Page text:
Bundesbank shifts stance on salary increases

Unions are urged to be more ambitious in looming pay talks

Germany’s hawkish Bundesbank has changed its tune on salary increases, urging unions to be more – not less – ambitious in looming pay talks, to help combat the risk of deflation in the euro zone. Photograph: AP

Germany’s hawkish Bundesbank has changed its tune on salary increases, urging unions to be more – not less – ambitious in looming pay talks, to help combat the risk of deflation in the euro zone. Photograph: AP

Tue, Jul 22, 2014, 01:00

Germany’s hawkish Bundesbank has changed its tune on salary increases, urging unions to be more – not less – ambitious in looming pay talks, to help combat the risk of deflation in the euro zone.

The Bundesbank’s change of heart came three weeks ago with a low-key visit to the DGB trade union federation in Berlin. According to Der Spiegel, a delegation from Frankfurt told their hosts during an eight-hour meeting “they shouldn’t be as modest in upcoming pay talks as in the past”.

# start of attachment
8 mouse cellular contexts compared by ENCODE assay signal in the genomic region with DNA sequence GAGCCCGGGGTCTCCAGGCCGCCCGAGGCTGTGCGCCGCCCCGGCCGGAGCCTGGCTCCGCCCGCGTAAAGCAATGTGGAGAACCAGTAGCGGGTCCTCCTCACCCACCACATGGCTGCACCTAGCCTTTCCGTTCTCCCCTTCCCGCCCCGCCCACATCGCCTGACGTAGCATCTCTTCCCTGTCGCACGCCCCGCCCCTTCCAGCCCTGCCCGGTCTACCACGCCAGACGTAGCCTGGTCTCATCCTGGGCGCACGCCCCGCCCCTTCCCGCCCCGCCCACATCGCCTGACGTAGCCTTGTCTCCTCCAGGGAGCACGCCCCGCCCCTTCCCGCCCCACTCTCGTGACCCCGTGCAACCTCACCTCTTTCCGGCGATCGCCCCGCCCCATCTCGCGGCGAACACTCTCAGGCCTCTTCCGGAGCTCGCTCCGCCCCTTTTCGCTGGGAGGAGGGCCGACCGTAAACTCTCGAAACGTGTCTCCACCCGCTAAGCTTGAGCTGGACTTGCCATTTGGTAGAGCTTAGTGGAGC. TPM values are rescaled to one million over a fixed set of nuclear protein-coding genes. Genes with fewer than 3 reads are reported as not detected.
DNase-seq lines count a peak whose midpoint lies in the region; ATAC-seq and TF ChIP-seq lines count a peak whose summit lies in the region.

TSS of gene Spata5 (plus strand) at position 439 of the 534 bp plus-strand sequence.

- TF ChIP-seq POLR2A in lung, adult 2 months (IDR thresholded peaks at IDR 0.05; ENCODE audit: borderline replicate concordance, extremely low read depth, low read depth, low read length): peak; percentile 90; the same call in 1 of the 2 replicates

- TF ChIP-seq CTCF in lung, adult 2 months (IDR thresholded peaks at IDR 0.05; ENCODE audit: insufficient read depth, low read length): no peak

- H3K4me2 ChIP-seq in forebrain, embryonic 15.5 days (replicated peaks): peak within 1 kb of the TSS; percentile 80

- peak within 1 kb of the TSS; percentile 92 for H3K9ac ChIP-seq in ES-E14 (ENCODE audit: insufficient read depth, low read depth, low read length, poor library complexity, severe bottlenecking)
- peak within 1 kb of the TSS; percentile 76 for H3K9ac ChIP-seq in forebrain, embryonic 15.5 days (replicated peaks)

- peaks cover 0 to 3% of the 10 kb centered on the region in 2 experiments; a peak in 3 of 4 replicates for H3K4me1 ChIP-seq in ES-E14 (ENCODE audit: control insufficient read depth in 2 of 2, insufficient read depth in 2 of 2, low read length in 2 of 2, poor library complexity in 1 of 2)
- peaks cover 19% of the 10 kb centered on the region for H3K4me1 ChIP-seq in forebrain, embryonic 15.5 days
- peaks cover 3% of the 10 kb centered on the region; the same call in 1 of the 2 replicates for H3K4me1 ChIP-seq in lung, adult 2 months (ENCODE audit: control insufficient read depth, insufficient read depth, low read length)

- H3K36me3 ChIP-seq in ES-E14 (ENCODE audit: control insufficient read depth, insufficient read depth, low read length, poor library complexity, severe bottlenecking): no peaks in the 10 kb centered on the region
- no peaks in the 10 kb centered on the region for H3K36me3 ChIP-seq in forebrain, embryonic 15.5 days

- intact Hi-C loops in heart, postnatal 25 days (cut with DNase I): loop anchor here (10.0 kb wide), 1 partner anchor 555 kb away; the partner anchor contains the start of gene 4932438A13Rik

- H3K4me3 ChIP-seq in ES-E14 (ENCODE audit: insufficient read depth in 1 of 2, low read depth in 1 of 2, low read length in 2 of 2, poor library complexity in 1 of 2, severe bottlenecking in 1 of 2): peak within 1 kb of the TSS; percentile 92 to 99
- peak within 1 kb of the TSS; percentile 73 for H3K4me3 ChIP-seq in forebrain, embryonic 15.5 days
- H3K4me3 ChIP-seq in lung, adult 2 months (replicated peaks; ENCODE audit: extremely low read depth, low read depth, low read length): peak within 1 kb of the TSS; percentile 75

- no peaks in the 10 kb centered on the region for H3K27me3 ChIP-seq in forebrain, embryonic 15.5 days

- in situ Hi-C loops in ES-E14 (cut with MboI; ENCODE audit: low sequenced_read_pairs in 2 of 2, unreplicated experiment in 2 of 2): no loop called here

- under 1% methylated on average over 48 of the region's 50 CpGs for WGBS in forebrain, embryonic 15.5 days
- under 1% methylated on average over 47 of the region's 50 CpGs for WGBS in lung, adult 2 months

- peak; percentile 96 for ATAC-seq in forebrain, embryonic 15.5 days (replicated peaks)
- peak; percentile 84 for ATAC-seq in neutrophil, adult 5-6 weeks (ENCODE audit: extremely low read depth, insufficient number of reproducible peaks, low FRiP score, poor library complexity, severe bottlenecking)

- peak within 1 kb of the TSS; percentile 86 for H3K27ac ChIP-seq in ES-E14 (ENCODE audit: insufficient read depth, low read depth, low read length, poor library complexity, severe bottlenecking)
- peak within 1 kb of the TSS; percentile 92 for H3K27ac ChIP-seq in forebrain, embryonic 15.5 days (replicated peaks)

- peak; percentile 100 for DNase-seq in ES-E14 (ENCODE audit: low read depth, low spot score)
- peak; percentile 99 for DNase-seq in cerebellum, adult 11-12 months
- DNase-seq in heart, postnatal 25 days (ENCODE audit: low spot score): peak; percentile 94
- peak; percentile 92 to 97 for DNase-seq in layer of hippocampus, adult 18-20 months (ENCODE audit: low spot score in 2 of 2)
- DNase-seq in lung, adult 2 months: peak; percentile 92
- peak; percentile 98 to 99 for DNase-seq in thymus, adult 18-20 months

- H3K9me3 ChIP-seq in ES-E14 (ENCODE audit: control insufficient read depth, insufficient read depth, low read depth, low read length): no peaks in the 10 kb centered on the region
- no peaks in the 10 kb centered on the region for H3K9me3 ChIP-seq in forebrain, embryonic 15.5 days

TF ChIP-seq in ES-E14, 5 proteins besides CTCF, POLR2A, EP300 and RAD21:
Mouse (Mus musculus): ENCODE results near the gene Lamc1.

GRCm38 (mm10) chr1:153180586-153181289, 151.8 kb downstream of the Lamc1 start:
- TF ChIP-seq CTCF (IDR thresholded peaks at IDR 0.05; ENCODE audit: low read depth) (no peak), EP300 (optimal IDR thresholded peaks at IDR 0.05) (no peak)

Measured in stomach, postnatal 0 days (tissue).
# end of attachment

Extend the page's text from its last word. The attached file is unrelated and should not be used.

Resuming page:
“It is time for a considerable increase in salaries,” said the Bundesbank delegation, according to the magazine, “and the upcoming pay talks should be fully maximised for the maximum (economic) distribution effect.”

 

Warning

For decades the Bundesbank has lead Germany’s wage restraint chorus, with president Jens Weidmann warning as late as April 2013 that wide-scale wage rises demanded by German unions would leave “the euro zone as a whole worse off”.

Throughout the euro crisis, it remained true to its inflation-fighting mandate, warning consistently that higher wage deals would drive up prices. This fear of inflation, shared by prominent German economists, saw the Bundesbank dismiss demands from Germany’s neighbours that the euro’s largest member could do more to boost growth and consumption across the bloc by backing higher wage deals.

Now the spectre of deflation has prompted a change of heart – even if the Frankfurt bank doesn’t see it that way. Bundesbank chief economist Jens Ulbrich insisted yesterday the institution’s strategy was “symmetric and consistent”.